Monday, 21 October 2013

Design Versus Functionality

Twenty years ago I considered the word design as an equivalent to the ultimate beauty. At that time I bought the famous spider-like lemon squeezer. To me, it was an object of a stunning exquisiteness. But somehow I had to admit to myself that the lemon squeezer was not really that efficient. So I ended up using my very old, not that impressive but user-friendly lemon squeezer. The “spider” became just a good-looking artefact in our kitchen. 

In my twenties I used to work in several famous Viennese design cafés. I thought that if I have to work in cafés, then at least the surrounding should be esthetical. It was then when I realised that the architects and designers who created these trendy restaurants, cafés and bars haven’t thought a lot about their functionality. Either they used wrong materials, or the working space was not user-friendly. At that point I started to have an aversion to everything that was labelled as “design”. Why should I buy some gorgeous designer shoes when I cannot walk with them properly? Why buy anything beautiful that I cannot use on an everyday basis? Somehow I started seeing design as something extremely impractical. 

It was recently that I realised how very wrong it was to label everything well-designed as unpractical. After all, I am designing and creating ceramics myself. I never thought that I would call myself a designer, but at the end this was what I am doing: designing and creating. Eventually, I attempt my work to be very practical and functional.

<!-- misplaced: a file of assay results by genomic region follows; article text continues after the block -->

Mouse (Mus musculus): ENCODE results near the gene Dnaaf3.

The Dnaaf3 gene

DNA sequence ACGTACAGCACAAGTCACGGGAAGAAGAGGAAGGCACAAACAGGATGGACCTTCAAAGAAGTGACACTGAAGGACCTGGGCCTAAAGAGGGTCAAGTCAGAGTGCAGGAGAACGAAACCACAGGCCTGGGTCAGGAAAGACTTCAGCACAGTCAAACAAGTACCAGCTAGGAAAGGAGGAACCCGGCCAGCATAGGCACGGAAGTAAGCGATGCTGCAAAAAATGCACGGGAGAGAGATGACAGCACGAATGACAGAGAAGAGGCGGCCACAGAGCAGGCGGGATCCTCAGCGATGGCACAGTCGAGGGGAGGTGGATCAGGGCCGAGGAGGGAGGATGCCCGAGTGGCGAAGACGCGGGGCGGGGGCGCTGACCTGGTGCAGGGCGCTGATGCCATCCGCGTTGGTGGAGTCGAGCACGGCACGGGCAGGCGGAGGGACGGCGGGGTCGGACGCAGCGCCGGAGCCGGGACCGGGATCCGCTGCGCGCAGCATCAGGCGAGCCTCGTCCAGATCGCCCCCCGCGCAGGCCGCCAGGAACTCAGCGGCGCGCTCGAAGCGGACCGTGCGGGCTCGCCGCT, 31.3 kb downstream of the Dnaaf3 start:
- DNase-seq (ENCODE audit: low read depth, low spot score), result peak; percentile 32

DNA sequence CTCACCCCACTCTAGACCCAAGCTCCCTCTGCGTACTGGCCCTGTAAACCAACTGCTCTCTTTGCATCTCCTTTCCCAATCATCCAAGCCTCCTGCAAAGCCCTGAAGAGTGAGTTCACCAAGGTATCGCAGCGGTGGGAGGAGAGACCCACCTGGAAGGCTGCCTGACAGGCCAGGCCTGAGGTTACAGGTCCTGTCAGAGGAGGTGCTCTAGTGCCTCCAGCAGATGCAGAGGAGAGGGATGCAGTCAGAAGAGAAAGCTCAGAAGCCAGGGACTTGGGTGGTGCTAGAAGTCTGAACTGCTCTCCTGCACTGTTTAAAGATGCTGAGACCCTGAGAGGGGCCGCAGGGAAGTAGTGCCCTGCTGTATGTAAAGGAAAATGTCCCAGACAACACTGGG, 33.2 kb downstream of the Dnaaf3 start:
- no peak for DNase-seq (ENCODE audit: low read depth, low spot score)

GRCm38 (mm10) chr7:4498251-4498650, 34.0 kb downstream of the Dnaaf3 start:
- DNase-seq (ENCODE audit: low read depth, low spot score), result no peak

Today I like to think of design as art, or at least as a part of an artistic process. As Giorgio Vasari described some 500 years ago, the disegno (from Latin: designare) is a spectrum of ideas from initial thoughts till the actual visual materialisation. This means, to design, you need both imagination and craftsman’s skills. I came so far to say that design is art. No matter how practical or functional the final product is. It is all about the process of imagination and creation.


My latest design reminded me of my former struggle with my perception of design. I worked many days on this sushi plate. After I took it out of the plaster mould, I realised that I cannot lift the plate up with my fingers. Typical designer plate: beautiful but impractical. After all, how could this happen to me? 

Since I am a very practical person, I made these three small finger holes on both sides of the plate. I am probably going to try few more finger hole alternatives. But for now, I am happy how it looks and that I can finally lift it up.





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